In general, the arms and shoulders seemed to be disproportionately slim in relation to the torso. While the fit of the shoulders worked well for my stature overall, I would have appreciated a bit more give in the sleeves. Trying to wear anything thicker than a form-fitting fleece made the jacket feel constricting. That being said, this jacket functions beautifully as a mid-layer and slides underneath additional layers–like a rain shell–with ease. Westcomb intended this jacket to be “tailored to fit closer to the body.” Therefore you probably won’t be able to wear much beyond a fleece underneath, and be aware that the Flores is more comfortable for women with narrow shoulders. However, the tailored fit is flattering and made this jacket a great piece to wear around town, as well.
As far as materials, I was particularly impressed with the wind resistance of the Pertex Quantum shell fabric on the Flores. The high winds atop Humphrey’s Peak gusted at 50 mph, and the wind chill was somewhere around 14 degrees. Nevertheless, the Flores kept my upper body and core comfortable and warm.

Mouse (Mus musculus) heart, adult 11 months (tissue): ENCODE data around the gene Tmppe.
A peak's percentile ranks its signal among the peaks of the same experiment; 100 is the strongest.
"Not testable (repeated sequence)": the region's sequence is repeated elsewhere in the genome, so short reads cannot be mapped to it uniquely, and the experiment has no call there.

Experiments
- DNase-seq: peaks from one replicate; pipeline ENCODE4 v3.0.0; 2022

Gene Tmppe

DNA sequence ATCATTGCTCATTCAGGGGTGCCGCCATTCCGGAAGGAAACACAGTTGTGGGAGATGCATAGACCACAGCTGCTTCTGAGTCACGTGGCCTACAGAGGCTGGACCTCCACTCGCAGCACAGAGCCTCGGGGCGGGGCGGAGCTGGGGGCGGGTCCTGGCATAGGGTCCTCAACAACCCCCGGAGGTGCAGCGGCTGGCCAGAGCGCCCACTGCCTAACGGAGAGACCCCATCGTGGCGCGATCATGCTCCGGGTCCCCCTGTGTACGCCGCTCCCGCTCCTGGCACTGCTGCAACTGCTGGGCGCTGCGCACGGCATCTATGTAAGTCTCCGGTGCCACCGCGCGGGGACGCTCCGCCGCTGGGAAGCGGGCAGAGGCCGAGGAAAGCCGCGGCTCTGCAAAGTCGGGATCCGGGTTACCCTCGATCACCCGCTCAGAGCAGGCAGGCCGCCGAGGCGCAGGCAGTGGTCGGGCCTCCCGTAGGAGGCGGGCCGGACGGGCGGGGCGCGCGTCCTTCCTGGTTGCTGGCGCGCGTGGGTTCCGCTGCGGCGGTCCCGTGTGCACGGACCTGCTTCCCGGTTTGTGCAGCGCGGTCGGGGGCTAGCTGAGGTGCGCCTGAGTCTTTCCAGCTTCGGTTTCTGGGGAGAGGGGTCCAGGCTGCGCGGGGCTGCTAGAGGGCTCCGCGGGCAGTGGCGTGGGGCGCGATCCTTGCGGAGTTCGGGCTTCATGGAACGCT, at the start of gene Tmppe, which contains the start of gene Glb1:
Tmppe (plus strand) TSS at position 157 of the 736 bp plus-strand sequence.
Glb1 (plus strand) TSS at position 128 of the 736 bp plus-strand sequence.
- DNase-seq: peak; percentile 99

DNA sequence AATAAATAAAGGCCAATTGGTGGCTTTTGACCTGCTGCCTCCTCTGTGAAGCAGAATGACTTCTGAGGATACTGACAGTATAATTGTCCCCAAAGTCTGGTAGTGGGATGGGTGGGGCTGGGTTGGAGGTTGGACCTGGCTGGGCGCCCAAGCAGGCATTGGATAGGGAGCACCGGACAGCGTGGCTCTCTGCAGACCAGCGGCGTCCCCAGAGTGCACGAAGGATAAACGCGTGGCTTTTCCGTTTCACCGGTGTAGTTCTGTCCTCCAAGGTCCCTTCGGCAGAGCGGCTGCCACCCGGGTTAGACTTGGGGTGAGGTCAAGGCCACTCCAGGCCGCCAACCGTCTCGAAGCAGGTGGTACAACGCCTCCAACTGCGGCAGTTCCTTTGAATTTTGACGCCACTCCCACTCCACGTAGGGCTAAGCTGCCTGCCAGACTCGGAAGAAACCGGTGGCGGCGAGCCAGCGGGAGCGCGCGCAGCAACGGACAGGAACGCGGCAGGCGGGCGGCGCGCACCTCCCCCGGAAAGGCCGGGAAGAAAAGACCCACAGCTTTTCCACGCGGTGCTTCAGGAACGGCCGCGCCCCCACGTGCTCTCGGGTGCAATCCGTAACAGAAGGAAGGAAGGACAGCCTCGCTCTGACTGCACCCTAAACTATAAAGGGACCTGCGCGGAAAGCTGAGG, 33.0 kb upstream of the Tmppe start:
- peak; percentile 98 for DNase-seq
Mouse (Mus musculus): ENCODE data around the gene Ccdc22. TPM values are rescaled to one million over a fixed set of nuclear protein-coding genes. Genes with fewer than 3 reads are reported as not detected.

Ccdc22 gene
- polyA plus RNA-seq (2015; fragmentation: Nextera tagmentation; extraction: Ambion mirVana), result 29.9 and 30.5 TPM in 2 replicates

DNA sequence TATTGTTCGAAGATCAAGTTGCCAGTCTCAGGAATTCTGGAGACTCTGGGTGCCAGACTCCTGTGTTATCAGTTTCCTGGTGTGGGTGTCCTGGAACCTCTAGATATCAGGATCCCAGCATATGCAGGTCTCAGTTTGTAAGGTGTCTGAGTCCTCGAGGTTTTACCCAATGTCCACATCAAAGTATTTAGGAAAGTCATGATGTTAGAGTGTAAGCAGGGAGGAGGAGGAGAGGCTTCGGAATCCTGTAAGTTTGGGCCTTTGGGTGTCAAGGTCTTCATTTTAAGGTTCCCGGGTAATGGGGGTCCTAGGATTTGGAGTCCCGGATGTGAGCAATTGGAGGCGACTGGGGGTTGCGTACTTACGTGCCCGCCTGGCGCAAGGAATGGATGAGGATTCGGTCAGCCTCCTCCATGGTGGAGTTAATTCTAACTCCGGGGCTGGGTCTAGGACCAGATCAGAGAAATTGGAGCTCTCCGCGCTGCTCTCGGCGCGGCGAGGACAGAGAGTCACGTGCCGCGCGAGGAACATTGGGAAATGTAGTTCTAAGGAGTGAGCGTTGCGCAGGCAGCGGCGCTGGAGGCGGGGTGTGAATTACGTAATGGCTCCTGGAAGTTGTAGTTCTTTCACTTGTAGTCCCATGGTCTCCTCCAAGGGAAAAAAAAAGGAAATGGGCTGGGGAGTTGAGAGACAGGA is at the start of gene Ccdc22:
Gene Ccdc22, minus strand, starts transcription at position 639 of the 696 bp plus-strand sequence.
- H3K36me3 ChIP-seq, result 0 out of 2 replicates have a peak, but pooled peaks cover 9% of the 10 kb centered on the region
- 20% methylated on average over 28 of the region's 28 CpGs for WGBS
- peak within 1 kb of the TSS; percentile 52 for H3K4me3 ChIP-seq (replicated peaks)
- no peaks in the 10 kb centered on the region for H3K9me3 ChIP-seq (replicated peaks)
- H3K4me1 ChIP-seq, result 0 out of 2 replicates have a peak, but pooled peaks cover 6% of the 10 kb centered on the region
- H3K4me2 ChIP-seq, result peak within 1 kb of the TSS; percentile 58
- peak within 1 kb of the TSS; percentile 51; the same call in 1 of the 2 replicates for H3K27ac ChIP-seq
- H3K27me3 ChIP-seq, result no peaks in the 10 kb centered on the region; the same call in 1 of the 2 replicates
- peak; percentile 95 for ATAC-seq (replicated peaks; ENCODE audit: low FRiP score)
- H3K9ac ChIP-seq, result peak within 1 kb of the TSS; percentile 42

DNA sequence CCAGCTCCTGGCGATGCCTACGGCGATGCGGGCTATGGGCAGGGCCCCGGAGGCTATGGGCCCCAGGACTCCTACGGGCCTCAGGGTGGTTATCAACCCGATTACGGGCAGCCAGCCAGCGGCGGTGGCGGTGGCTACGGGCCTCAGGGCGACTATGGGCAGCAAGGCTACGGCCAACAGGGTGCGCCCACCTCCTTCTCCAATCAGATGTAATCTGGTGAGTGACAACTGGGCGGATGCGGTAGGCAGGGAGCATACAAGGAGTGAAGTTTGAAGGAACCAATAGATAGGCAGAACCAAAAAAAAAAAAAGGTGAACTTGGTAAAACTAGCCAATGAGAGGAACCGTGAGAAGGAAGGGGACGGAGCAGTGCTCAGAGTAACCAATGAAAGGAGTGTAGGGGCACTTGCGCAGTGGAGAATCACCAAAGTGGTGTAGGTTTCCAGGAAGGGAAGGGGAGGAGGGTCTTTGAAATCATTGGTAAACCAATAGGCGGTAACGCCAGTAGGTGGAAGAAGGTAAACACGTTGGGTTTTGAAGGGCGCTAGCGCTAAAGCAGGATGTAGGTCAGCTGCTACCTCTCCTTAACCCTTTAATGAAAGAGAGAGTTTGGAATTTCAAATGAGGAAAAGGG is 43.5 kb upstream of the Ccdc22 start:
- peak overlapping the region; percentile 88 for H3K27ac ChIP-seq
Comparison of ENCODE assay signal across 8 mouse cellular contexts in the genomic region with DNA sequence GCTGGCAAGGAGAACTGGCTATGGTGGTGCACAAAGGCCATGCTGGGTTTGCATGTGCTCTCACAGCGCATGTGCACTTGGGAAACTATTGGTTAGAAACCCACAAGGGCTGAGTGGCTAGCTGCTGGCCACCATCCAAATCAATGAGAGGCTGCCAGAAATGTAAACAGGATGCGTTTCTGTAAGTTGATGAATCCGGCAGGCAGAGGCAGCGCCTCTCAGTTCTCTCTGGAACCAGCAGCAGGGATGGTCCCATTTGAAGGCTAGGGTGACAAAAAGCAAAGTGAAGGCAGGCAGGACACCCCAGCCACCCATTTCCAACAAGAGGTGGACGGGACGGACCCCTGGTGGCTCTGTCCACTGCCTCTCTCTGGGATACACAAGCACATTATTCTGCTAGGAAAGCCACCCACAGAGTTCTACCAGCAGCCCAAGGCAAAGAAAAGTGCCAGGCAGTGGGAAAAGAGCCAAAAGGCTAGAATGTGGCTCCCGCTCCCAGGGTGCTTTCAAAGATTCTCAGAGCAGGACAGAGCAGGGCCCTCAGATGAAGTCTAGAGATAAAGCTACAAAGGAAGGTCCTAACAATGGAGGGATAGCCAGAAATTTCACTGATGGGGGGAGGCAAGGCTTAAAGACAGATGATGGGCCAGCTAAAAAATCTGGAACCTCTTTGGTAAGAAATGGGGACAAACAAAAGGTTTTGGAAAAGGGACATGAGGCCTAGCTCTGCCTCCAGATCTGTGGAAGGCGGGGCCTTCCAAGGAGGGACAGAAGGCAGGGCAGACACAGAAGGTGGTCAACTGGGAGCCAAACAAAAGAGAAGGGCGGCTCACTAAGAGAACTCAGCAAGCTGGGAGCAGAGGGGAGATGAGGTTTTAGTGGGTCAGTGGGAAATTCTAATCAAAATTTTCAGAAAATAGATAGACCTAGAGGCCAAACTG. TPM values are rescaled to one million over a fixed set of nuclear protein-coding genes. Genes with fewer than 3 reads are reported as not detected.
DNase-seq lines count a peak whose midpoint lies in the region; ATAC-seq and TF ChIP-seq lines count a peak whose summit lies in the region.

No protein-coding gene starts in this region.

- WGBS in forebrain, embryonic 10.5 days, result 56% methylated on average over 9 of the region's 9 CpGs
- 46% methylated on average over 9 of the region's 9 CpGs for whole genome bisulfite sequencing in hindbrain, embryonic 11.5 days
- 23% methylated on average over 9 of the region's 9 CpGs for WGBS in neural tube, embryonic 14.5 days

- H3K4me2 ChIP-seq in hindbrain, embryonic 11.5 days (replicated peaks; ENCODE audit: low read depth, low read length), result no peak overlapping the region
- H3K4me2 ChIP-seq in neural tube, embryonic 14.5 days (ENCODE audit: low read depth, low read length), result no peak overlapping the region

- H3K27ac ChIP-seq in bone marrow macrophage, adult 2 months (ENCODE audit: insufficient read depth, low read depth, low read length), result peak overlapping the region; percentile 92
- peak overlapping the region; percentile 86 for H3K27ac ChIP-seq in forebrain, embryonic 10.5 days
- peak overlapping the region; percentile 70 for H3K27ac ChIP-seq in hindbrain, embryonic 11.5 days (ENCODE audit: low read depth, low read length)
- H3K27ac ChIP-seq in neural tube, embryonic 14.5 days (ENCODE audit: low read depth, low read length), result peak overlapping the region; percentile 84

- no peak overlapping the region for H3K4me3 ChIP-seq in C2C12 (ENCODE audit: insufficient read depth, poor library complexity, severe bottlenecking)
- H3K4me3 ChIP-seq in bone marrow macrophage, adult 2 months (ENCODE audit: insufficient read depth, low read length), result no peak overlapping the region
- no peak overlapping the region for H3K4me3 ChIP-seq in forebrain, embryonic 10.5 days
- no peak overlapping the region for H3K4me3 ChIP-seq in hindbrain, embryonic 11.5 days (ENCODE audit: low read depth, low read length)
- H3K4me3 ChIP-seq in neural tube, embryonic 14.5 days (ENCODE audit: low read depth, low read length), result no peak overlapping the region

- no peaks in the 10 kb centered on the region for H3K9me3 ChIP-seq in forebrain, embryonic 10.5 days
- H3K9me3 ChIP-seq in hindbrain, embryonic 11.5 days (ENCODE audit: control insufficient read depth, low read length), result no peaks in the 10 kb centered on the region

In addition to being wind-resistant, the Pertex shell is also surprisingly durable. The fabric withstood a real beating throughout my thorough testing. I brushed against cacti, scraped up boulders, and slid down sand dunes in this thing. And at the end of the day, no tears to report. Another perk to the dense weave of this material is great retention of the goose down fill. The thicker weave of the Pertex Quantum is durable, that’s for certain, and soft to the touch. It feels fine on bare skin, if you just want to wear a t-shirt underneath the Flores. The DWR finish on the outer fabric offers sufficient protection from very light rain or snow. Honestly, if it’s any wetter then you should probably wear a shell anyway.
Now, for the big question you are probably wondering: “just how warm is this thing?” The Flores is warm. Like, really warm. The 900-fill is ethically sourced, mature goose down. The down is hypoallergenic premium insulation that comes from Poland. The 900-fill boasts minimal clumping and maximum warmth. I noticed that, overall, the down retained its loft despite heavy use. However I can’t say that there were zero flat spots. One thing I noticed was the down’s propensity to clump in high-mobility areas, like my elbows and underarms. This resulted in noticeably less protection from cold and wind in those areas. Nevertheless, the garment as a whole was quite warm. The wear in those areas seemed understandable, considering the use and activity I put the Flores through.